Thomas Lynch: The Open Startup

Culture, Design
Thomas W. Lynch
Thomas W. Lynch

The open software movement is a reaction to the corporate dominance over participation and exclusion.

Corporations today are deciding who is allowed to participate in building the future and who is not. The process of choosing who is included and who is excluded is far from a perfect. Once a choice is made, though it was made in one context, it remains in force for the duration of employment in whatever context may arise.

The act of exclusion itself is a social weapon with a thousands nuances. During the financial crisis, for example it was common practice to only hire new employees who already had jobs. People are often unfairly excluded as companies choose those who have been through esoteric training programs, friends of current employes, those who are dressed nicely, and a number of other factors not related to competency. People who are excluded may suffer great damage, lose their housing, and fail to support their families. Ultimately, we must ask the question as to why corporations have this power to exclude participation in the first place.

The open software movement is a reaction to the corporate dominance over participation and exclusion. Richard Stallman rebelled against this tyranny, and despite the fact that his friends were included in private sector projects leaving him alone in the halls at MIT – he programmed anyway. He didn't just program but he created masterpieces such as GCC and Emacs. He didn't stop there, but went on to organize a full scale rebellion to smash the tyranny and to make software free. Long live Free Software!

Open software has lead to some great things, but it is not a utopic situation. Often times programmers must eat, pay the rent, or pay the power bills. They must gain access to hardware. Programming professors must be paid. Often times these costs are covered by parents, the state, research grants, school loans, and other jobs, but these are ephemeral subsidies. At some point the student graduates and starts having to pay bills himself or herself, or more typically, in my experience, the girlfriend says enough is enough, and pulls the plug. Unfortunately, while open software projects make participation available to some people who would otherwise be excluded, the level and type of subsidies still excludes those who have mounting financial obligations with age.

Having been at AMD for a decade I know that some companies have professional engineers writing software which is to be given away in support of the paid for hardware, and that some companies sell services. Note the conflict of interest here, as we are strongly motivated to make sure that software works with our hardware, and that the customer is always going to need those services. Support is not typically considered to be the interesting programming job and customers would rather not go through it. When possible we should be avoiding this, not programming towards it. These are not the ideal traits for promoting participation.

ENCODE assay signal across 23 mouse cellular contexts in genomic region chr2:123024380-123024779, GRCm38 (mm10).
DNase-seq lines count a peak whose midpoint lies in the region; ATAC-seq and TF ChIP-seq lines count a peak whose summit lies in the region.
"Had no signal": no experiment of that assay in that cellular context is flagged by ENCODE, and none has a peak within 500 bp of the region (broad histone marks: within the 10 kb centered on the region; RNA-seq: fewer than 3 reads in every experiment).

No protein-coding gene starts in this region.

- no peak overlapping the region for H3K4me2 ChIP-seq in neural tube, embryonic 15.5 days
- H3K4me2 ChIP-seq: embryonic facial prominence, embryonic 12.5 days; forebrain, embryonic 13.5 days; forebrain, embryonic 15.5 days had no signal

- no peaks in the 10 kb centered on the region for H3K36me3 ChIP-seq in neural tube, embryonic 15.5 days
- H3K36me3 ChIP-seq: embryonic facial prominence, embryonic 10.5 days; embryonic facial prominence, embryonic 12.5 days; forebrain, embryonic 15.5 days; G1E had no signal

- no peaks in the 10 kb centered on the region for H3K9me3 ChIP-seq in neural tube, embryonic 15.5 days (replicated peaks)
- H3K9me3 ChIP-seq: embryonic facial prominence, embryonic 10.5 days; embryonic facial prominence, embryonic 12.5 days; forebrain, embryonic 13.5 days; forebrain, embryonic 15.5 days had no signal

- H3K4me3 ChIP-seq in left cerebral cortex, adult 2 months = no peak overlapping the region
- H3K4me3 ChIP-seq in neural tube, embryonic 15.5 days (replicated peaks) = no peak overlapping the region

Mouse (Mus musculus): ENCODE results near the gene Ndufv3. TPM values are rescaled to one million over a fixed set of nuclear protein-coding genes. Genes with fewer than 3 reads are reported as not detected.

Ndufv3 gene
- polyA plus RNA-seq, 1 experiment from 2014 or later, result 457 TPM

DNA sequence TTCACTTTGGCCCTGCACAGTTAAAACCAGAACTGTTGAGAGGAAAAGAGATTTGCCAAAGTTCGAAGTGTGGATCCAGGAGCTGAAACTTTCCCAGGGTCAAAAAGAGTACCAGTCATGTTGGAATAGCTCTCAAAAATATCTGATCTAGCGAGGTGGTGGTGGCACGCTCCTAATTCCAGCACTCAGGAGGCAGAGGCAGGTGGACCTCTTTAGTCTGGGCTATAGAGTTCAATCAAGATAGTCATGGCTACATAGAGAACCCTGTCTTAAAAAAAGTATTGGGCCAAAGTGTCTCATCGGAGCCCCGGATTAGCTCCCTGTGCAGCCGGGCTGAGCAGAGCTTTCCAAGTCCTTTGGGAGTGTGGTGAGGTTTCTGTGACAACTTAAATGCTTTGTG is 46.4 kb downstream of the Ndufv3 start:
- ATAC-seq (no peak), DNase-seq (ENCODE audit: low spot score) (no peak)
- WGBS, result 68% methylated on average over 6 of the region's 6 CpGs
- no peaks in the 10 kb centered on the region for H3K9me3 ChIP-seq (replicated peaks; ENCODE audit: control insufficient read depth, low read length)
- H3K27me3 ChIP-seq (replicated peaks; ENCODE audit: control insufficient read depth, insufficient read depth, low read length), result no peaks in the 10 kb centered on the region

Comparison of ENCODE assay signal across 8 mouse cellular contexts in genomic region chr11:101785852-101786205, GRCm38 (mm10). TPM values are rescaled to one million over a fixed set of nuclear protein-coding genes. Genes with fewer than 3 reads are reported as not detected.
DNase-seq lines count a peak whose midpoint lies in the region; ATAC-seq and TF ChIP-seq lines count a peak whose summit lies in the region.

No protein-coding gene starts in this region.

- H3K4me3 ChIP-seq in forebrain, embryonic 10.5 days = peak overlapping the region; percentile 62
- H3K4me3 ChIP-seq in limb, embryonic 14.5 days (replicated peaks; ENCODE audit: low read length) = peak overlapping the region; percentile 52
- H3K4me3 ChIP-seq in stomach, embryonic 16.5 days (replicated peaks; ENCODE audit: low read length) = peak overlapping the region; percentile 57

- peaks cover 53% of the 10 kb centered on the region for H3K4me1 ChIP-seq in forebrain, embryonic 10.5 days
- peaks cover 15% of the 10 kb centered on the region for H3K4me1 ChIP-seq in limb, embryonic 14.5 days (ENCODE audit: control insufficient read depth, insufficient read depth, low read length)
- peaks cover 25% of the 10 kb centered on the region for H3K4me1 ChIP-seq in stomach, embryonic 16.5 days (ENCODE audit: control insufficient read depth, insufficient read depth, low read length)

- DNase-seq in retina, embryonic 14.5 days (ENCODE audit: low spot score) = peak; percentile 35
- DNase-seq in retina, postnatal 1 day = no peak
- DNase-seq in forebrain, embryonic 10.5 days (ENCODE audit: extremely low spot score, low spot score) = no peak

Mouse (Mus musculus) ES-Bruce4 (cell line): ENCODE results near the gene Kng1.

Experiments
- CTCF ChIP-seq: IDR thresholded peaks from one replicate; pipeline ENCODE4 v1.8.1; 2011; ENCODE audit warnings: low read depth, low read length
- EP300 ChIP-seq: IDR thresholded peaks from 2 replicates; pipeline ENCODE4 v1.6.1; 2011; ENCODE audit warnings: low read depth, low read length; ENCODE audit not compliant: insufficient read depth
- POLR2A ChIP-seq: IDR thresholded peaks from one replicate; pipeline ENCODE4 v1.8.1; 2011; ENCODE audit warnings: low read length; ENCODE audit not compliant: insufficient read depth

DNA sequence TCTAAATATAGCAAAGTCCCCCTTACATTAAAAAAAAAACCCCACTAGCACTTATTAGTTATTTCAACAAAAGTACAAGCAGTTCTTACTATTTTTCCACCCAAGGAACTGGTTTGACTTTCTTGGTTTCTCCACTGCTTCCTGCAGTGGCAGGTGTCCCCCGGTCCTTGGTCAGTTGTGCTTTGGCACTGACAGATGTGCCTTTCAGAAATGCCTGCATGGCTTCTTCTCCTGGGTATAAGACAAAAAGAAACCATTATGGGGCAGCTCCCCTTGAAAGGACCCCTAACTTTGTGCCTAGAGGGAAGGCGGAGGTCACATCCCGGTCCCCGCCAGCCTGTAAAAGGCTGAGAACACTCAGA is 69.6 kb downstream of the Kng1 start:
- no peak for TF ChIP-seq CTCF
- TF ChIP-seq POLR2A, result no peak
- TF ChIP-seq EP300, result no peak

For the sake of those programmers who are caught between the open software model and the corporate model I am proposing a third option for participation. This of course is not to replace free or open source software (vivent des logiciels libres!), but rather to provide an avenue of participation for those who are affected by the limitations of the current models. I call the new model the open startup.

There is not space here to describe the whole of the project, but let me give you some idea. There is a central website where people meet. The open startup does not work in secret, but rather the project management PERT or GANTT charts have open task bars. There is a project manager like figure, a committee, or a democratic process orchestrating the project. People who wish to participate request qualification from the project manager for specific tasks. Anyone can come, peruse the site and tasks, and then request qualifications. Should the request be accepted the person receives the description, supporting material, and then delivers the work product associated with the task. As a result of this delivery, the person receives either shares in the project, company coins, promissory letters for shares, or other type of reward that can be monetized when the company has revenue.

The goal of this model is to make it possible for programmers to develop financial inertia over time, and thus remain engaged in the culture during a long successful career – a career that is not dominated by the whim of an HR department, nor one requiring taking on a support role.

I plan to go further, in also addressing the problem of the exclusive and non-participatory attribute of patents. Open startups will agree to preformed open startup patent agreements and product agreements. These allow other open startups to optionally use IP and products from all open startups cost free until a time their own project has revenue, and then after that time for a reasonable fee that was determined when the preformed agreement was created. There are no surprises or lengthy negotiations required for the use of open startup IP, instead it can be shopped and used as though from a catalog.

I'm looking for participants in the first open startup, i.e. that of the open startup itself. The initial task is to put together a steering committee which will make basic decisions for the project. I am partial to developing in Dr. Racket, but open to discuss other platforms. There will be front end, middle, and back end related programming tasks. Please contact me if you are interested.

Thomas W. Lynch

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